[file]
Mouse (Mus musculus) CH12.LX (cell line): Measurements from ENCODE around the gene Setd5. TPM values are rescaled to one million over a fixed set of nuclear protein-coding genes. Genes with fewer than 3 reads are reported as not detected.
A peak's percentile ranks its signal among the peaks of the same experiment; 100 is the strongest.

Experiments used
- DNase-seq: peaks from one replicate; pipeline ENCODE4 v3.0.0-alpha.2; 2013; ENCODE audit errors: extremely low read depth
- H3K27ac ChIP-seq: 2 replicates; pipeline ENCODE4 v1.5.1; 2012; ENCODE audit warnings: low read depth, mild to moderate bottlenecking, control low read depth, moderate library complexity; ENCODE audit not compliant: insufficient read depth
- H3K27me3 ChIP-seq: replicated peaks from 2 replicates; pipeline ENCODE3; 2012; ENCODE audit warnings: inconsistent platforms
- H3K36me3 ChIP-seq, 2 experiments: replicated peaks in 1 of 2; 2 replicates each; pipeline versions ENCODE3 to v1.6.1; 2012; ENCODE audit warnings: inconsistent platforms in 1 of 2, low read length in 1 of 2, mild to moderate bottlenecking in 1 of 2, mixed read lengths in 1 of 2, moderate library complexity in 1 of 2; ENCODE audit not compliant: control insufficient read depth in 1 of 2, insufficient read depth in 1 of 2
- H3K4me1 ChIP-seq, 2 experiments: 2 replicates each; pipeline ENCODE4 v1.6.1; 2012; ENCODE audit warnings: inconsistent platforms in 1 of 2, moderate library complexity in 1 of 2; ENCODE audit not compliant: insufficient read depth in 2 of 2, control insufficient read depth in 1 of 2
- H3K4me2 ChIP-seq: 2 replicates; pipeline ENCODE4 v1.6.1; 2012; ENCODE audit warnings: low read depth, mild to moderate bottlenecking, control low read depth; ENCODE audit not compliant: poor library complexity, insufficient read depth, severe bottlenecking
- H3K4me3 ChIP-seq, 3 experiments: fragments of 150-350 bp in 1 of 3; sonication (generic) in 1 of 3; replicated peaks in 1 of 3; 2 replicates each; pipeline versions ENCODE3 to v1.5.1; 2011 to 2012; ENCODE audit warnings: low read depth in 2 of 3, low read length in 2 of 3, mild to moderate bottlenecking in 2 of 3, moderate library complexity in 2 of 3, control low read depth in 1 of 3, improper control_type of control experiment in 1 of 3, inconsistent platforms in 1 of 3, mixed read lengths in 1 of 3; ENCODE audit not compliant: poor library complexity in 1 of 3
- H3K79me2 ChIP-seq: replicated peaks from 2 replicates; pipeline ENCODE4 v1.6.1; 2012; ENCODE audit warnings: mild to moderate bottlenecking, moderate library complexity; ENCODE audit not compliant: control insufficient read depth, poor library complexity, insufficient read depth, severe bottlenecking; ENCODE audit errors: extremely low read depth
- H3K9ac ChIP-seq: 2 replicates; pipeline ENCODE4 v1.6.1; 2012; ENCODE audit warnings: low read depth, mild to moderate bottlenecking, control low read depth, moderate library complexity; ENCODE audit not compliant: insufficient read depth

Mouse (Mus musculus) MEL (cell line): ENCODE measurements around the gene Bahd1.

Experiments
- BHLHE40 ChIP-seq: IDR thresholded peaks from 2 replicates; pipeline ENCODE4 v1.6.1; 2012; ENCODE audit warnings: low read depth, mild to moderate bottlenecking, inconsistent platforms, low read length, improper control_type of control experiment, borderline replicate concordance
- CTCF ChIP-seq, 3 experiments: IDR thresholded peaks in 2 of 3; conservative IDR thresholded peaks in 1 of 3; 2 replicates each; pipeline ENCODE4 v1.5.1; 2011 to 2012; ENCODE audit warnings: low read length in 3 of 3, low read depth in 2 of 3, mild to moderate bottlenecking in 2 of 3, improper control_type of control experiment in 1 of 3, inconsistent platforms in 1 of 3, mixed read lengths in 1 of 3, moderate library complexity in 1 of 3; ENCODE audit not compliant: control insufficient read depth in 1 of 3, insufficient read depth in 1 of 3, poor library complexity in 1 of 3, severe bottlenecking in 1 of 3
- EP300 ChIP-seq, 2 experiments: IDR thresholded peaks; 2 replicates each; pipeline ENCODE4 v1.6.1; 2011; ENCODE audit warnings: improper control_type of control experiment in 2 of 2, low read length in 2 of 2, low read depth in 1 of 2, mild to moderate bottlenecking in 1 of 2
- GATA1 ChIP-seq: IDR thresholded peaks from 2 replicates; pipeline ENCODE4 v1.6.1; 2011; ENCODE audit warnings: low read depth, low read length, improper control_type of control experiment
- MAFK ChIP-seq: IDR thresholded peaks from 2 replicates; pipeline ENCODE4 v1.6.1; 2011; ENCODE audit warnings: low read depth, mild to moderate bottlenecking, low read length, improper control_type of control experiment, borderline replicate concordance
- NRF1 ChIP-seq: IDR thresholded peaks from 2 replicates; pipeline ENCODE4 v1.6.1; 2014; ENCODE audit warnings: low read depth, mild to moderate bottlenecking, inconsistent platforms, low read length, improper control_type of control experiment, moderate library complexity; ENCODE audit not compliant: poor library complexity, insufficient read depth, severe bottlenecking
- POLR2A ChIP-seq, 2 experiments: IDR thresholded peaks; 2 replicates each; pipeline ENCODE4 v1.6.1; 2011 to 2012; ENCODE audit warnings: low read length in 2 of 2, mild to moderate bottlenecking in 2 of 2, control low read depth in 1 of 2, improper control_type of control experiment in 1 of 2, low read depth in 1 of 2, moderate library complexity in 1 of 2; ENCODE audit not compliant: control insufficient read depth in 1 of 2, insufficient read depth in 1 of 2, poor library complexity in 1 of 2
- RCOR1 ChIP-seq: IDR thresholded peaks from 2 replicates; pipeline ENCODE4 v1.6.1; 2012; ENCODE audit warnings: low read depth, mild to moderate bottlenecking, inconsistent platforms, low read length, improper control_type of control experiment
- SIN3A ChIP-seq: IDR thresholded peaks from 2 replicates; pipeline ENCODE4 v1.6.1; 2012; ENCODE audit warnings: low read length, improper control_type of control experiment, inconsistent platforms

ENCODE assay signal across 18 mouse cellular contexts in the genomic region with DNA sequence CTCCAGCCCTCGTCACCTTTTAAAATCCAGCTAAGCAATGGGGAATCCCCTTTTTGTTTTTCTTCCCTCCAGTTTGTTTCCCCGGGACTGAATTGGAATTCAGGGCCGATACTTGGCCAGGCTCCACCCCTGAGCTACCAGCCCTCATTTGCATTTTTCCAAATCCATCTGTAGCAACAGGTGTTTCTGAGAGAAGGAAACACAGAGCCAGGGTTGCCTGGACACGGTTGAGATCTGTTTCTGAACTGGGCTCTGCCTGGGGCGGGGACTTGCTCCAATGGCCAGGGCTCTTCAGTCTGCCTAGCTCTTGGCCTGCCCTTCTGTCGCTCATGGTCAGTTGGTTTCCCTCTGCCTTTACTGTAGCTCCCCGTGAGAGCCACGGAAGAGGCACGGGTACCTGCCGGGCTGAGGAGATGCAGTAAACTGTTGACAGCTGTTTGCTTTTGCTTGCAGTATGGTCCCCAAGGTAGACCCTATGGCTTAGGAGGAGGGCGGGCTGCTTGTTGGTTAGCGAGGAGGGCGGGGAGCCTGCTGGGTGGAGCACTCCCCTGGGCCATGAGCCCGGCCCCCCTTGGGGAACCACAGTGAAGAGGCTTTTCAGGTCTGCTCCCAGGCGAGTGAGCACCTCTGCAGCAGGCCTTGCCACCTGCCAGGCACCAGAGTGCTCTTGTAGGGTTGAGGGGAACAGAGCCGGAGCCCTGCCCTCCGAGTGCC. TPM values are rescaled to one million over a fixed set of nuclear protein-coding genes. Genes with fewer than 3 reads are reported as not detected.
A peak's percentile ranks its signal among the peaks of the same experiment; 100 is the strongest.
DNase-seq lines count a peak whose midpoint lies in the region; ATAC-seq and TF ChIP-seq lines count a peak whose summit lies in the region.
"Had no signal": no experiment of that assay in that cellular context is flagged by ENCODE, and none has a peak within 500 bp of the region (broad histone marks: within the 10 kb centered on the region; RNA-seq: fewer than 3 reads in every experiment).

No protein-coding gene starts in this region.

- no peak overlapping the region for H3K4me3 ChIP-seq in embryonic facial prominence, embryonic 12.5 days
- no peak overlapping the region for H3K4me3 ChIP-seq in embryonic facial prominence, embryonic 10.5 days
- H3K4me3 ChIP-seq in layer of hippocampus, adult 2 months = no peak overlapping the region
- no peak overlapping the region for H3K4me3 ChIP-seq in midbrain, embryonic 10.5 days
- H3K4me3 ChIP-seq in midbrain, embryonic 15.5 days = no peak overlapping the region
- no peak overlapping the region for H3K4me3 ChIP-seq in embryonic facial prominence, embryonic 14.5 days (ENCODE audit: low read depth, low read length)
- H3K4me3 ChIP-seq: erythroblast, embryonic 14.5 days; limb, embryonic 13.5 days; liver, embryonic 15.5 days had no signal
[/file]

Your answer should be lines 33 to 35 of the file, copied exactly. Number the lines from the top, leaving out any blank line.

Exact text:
- H3K4me3 ChIP-seq in midbrain, embryonic 15.5 days = no peak overlapping the region
- no peak overlapping the region for H3K4me3 ChIP-seq in embryonic facial prominence, embryonic 14.5 days (ENCODE audit: low read depth, low read length)
- H3K4me3 ChIP-seq: erythroblast, embryonic 14.5 days; limb, embryonic 13.5 days; liver, embryonic 15.5 days had no signal